about 10 minutes and exactly on a change of watch. The autopilot had been acting up and could
not be relied on so I was clinging to the wheel when I should have been reefing. Fortunately John
had the right idea and set about getting a slab out of the mainsail, the jib having been reefed

I awoke to find that the wind had eased but the sea was vile, lolloping in from every direction. We
had managed to regain our course as the wind veered a little and slowly, as the long day
progressed, Barcelona drew close, another milestone. The autopilot was steering a hideous course
and I wondered whether the anchor winch handle, which was missing from its bracket could be
the cause. John went to inverstigate. It wasn't the winch handle but by moving a box of screws the
pilot regained its uncannily human characteristics. Evening found us off the Costa Brava where,
surprisingly, a cruise ship passed inshore of us as we sipped at our aperos. Who, we wondered,
could truly say, "This is the life!"

I came on deck to find we were off Palamos, and, if the gps was to be believed, amongst the
plethora of shore lights was the beacon on the infamous Las Hormigas. I have always passed
between this group of islets and the mainland so to imagine myself outside them in the black of
night required one of those feats of imagination that navigation so often requires.

Shortly after, and having rounded Cabo de San Sebastion the alluring mass of Cabo Creus defined
the horizon. By now all the swell had been ironed out of the sea and it was nice work to draw up to
this last outpost of the Pyranees and wonder whether we would arrive before dawn.

We did and it was by far the busiest spot we had seen on our Med meanderings. Fishing boats
were heading offshore from Roses, yachts were heading hither and yon and dive boats were up
early trying to claim the only mooring bouy off their underwater beauty spot. We steered north in
perfect conditions, the only flaw a slight worry about a forecast Mistral. Our misgivings were
misplaced, as John and I congratulated ourselves on how well things were going a yacht shot out
from under our bow from port to starboard. Nobody was at the helm and for as long as we could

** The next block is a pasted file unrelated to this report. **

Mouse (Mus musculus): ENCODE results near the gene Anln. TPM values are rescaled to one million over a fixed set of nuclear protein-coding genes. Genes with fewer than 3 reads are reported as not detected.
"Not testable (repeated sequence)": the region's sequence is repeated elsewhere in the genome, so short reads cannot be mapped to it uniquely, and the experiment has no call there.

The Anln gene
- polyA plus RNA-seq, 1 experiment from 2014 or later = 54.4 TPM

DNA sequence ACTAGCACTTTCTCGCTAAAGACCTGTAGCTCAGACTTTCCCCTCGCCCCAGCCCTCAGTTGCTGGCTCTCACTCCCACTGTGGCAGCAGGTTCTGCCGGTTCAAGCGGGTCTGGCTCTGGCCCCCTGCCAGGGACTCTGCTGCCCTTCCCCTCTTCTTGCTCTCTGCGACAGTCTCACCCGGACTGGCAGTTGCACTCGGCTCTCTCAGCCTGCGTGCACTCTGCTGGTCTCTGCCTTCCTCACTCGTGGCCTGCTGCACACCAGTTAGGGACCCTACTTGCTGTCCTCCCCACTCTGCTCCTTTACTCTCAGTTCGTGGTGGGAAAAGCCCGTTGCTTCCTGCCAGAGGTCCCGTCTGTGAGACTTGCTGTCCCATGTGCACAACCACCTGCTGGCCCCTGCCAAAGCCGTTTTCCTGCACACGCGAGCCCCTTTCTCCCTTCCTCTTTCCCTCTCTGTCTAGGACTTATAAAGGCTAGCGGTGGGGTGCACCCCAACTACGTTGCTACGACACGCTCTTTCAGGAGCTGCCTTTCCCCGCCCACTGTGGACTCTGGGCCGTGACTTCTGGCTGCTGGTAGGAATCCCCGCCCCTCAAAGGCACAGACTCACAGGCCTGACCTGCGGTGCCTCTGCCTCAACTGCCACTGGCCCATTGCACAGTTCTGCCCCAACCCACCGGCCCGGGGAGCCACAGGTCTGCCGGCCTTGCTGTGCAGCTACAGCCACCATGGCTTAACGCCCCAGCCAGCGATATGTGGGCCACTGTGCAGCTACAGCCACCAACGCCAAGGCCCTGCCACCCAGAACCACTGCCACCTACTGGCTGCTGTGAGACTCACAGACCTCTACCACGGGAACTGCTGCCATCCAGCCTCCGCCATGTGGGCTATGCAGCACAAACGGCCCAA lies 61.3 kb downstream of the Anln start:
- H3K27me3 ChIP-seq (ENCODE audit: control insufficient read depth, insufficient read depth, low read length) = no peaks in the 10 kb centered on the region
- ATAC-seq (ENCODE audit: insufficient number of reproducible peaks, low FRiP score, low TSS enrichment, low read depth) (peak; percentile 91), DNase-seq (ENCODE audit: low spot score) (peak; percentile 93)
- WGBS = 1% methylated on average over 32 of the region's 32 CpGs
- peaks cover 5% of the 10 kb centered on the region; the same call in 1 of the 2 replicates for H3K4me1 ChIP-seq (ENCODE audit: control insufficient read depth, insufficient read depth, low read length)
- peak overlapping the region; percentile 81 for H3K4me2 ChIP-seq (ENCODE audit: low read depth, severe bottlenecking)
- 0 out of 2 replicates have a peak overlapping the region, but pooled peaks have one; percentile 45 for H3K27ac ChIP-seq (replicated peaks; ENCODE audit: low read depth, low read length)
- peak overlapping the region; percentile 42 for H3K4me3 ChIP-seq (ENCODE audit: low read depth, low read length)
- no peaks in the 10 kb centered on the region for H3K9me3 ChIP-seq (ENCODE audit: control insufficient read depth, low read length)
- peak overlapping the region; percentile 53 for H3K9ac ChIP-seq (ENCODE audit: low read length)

see it that remained the case. The fault was shared. This boat must have been in my blind spot for
a long time. With Hobo heeled and the small genoa pulling one cannot see the horizon under the
sail, the only way to scan this quarter was to go up to the bow or change course...


Islet of Cabo Crus at dawn


Once more night drew in and once more it was an evening of fine food, warm winds and flat seas.
Sete was drawing nigh and the prospect of a night in bed alluring. The last five miles are the
longest of any trip and I frankly ignored the harbours speed limit after entry and raced across to
our old berth to finish up with a handbrake turn parallel to, and three inches off the quay, whew!
The plan next day was flexible. With only 20 miles to the Grau de Roi there was no pressure. The
swinging bridge opened at 1300 and after that, who knows? Indeed we sailed every inch to the
Grau as the NW wind gradually picked up, good job we were not further south!
Once in we began to strip off the sails, this done and with the lifting bridge due to lift we bowed to
the inevitable and shot through it. I had promised John that the mast could wait but arriving in
Aigues Mortes at 1700 we found Loic and his team lurking by the crane, what could we do? By
1800 the mast was down and we were free to go anywhere on the French canal system.
Exhaustion and Johns train being due at 1915 meant a night in the basin with Liverpool John from
Beaucaire joining us for a last apero.
Camargue pony takes a swim

Sublime peace defined the run back up the canal to the lock at Nourugier broken only by the
untimely swim of a Camargue pony. A specialist team of Sauveteurs Animaux were on the scene.
This lock lay only five kilometers south of Beaucaire but had a broken gate and opened only once a
week, luckily the next morning. Tied up for the night it was hot so I went for a swim in the canal.
Afterwards, as I hoovered up a strange meal of odds and sods left over from the cruise I reflected
on the trip. I was glad I had overcome my misgivings at Aigues Mortes on the way out, I was
grateful for the sterling service and companionship of John. I had a head full of memories and a
notebook half full of good things to know but mainly it had been a great cruise, varied and full of
interest, everything a good cruise should be.

I was back on my quayside mooring in Beaucaire by 1100 the next morning.